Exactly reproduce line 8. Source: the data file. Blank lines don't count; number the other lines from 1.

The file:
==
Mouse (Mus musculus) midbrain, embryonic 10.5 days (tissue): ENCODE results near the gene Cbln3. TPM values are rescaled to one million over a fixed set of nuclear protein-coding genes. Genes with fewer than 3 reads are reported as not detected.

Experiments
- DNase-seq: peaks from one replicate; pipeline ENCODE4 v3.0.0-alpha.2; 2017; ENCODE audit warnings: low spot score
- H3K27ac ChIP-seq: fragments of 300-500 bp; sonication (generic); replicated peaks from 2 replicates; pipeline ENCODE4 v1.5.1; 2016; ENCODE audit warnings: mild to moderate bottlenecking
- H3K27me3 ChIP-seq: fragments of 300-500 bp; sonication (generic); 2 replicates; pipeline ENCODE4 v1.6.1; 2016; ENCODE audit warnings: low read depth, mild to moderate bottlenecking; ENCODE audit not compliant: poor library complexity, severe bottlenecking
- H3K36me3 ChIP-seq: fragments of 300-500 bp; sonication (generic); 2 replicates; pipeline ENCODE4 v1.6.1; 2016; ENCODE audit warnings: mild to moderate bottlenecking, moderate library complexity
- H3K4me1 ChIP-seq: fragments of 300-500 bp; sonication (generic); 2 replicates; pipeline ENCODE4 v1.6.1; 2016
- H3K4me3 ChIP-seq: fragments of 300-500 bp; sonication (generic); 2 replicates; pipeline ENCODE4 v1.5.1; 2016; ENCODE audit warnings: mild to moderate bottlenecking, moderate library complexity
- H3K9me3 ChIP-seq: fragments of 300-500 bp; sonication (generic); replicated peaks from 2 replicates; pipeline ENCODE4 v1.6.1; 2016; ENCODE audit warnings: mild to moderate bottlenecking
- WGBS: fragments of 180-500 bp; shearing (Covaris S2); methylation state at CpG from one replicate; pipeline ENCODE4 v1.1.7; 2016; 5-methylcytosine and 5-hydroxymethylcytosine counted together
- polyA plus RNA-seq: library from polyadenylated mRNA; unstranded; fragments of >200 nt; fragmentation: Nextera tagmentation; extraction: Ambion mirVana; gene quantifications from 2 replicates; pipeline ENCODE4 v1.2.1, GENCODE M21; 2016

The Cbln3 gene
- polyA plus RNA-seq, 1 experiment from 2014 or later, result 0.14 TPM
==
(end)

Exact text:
- H3K4me3 ChIP-seq: fragments of 300-500 bp; sonication (generic); 2 replicates; pipeline ENCODE4 v1.5.1; 2016; ENCODE audit warnings: mild to moderate bottlenecking, moderate library complexity